Our self-nominated grumpy IT manager uses the lessons he has learned over two decades of work to create new ones for parents — and us all
It’s the end of the summer when our thoughts turn to autumn and the mellow fruitfulness of the evenings as they start to draw in. For parents, this time of year can also bring two disparate topics to the forefront of their minds: children and computing.
This is especially true for the new cohort of children disappearing off to secondary school, which comes with numerous IT questions.
In primary school, most children have access to a computing device in the home that is (I hope) looked after by their parents, with separate computing devices in the school for lessons.
But when it comes to secondary education, parents are often asked to provide a Windows laptop for their child to take to school. This coincides with the child often making their own way to school and back, and that means most parents will also provide a phone (if they haven’t already).
So, what relevance does this have to readers of this site? The ones who aren’t parents of secondary-age children, at least. Well, much of my advice is squarely directed at parents, I confess. But read on, as you might just find some of it applies to your employees — and to you.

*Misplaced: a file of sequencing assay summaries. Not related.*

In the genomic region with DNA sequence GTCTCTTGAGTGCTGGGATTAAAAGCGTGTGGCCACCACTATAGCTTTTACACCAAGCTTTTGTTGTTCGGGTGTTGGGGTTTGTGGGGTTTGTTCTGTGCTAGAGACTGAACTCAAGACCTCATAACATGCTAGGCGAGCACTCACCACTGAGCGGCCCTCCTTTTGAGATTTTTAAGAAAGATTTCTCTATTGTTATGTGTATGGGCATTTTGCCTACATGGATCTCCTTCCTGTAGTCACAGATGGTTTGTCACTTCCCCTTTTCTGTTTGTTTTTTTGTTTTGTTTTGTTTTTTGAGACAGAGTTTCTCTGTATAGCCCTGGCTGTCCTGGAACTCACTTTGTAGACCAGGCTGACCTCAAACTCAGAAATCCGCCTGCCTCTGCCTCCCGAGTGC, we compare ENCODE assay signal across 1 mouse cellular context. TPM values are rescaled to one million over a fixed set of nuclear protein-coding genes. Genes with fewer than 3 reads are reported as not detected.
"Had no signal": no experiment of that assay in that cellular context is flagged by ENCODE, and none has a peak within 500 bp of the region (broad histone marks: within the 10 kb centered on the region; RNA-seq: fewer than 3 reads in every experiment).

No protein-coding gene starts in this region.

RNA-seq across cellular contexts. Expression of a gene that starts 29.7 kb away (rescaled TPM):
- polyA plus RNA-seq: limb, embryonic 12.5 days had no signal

Back to school laptops: don’t waste your money
When it comes to a laptop for a child, I normally recommend a second-hand business laptop that you can easily find on eBay. Why? First, because these have normally survived the business environment, so it should be fine for a child if they look after it.
Second, they are cheaper than something new, so if it does get damaged it isn’t the end of the world. It may be heavier than they would like, and it certainly won’t be “cool”, but if they want a better laptop later then you can incentivise them. Look after this one for a year, you say, and I’ll buy a better one next year.
Just as with the laptops I buy for my business, however, you need to take control of management. You, as the parent, are the IT manager of your “family business”.